Two years ago, Bob and Kristine Sandage made good on their college dream of opening a brewpub. On Father's Day 2011, the Wrecking Bar took up residence in the old Victor H. Kriegshaber House, a revitalized Victorian-style mansion situated on the Southern and Eastern ends of Little Five Points and Inman Park, respectively. It's there where, underneath their upstairs events space, the Marianna, the Sandages have quickly become one of Atlanta's most exciting brewing establishments.
They've created an astonishing amount of quality beer in that time, too. Meanwhile, manager/bartender Ian Cox's cocktail program has found increasing citywide acclaim, and (relatively) new chef Terry Koval's rejuvenated menu (the Three Pigs Skillet, Wrecking Bar Burger, and Roasted Sunchoke Barley are standouts) is a major improvement.
It's the brewpub's two-year anniversary, and they're going to celebrate this weekend. Kicking off with Friday's lunch service at noon, the Wrecking Bar will more than double its usual tap output by pouring nearly 30 beers, and eventually capping off the weekend with a special version of their Denamelizer Imperial IPA ran through a Randall (an "organoleptic hop transducer module" that gives already brewed beer an added hop - or coffee, spices, etc. - oomph). They're giving away commemorative glassware to the first 100 guests, too.
We caught up with Wrecking Bar's brewmaster and co-owner to reflect on the past couple years, revisit CL's inaugural First Draft beer column, of which he was the subject, and find out what's next for his much-lauded-but-still-young brewpub.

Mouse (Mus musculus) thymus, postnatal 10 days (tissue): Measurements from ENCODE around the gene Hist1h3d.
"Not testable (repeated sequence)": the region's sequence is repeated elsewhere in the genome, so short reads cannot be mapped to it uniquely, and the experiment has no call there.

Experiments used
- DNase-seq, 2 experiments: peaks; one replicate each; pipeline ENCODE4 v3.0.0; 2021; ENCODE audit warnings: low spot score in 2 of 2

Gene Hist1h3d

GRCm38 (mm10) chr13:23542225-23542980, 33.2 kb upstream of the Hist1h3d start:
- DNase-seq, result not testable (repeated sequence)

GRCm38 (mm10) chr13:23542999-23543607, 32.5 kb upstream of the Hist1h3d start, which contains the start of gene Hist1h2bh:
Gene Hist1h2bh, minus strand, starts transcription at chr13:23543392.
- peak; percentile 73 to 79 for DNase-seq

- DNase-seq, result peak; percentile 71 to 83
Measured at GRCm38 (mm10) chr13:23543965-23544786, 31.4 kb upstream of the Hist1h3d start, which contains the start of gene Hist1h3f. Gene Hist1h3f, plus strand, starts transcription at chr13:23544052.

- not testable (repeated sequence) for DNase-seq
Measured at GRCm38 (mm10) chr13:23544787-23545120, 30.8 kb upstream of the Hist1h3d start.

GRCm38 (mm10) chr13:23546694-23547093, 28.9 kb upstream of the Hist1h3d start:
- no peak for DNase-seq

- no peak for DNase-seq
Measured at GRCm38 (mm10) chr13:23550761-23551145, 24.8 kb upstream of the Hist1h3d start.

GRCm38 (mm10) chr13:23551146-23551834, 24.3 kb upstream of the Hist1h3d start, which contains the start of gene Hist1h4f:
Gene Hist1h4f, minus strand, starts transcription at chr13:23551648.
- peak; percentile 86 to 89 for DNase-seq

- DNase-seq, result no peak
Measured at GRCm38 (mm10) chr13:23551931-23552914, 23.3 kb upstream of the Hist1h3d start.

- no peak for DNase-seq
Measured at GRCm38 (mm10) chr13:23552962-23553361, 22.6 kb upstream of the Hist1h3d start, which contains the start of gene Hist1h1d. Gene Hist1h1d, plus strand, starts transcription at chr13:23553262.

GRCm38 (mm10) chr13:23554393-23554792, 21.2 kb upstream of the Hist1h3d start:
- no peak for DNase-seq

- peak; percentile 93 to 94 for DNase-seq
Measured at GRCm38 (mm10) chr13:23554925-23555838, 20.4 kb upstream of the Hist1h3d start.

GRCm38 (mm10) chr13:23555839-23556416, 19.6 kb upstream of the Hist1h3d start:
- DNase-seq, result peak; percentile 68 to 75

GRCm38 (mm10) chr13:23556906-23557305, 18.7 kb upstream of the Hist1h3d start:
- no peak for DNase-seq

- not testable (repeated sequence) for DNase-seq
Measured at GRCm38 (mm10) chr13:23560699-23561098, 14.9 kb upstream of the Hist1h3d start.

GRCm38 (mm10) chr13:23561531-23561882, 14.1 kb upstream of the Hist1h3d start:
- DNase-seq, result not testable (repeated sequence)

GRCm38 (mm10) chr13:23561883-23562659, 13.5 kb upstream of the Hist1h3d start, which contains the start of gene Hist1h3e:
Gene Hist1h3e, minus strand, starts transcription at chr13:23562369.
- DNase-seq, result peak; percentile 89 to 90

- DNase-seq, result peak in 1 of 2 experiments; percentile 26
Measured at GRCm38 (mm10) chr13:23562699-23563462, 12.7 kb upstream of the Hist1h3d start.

What do you wish you could go back and tell your college selves still dreaming of one day opening a brewpub?
It may be an unexpected answer, but I'm not sure we would have changed a thing. It would be tempting to think, "Why did I need two and a half engineering degrees (four and a half between the two of us!) to start a brewpub?" I think the engineering background is what makes us different as restaurant owners, and it greatly contributes to our success. In fact, our GM, Stevenson Rosslow, for as well known as he is in Atlanta restaurant circles, actually has a Bachelor's degree in Mechanical Engineering. This gives us an analytical, problem-solving approach to an industry that can sometimes be impulse driven. Plus, only by building up my engineering company for 15 years and selling it in 2009 did we have the capital to take on a venture like this. The joke goes: How do you make a small fortune? Take a large fortune and open a brewpub!
RateBeer currently has 122 Wrecking Bar beers listed, which works out to 1.17 new beers every week since you opened. That's kind of insane, right?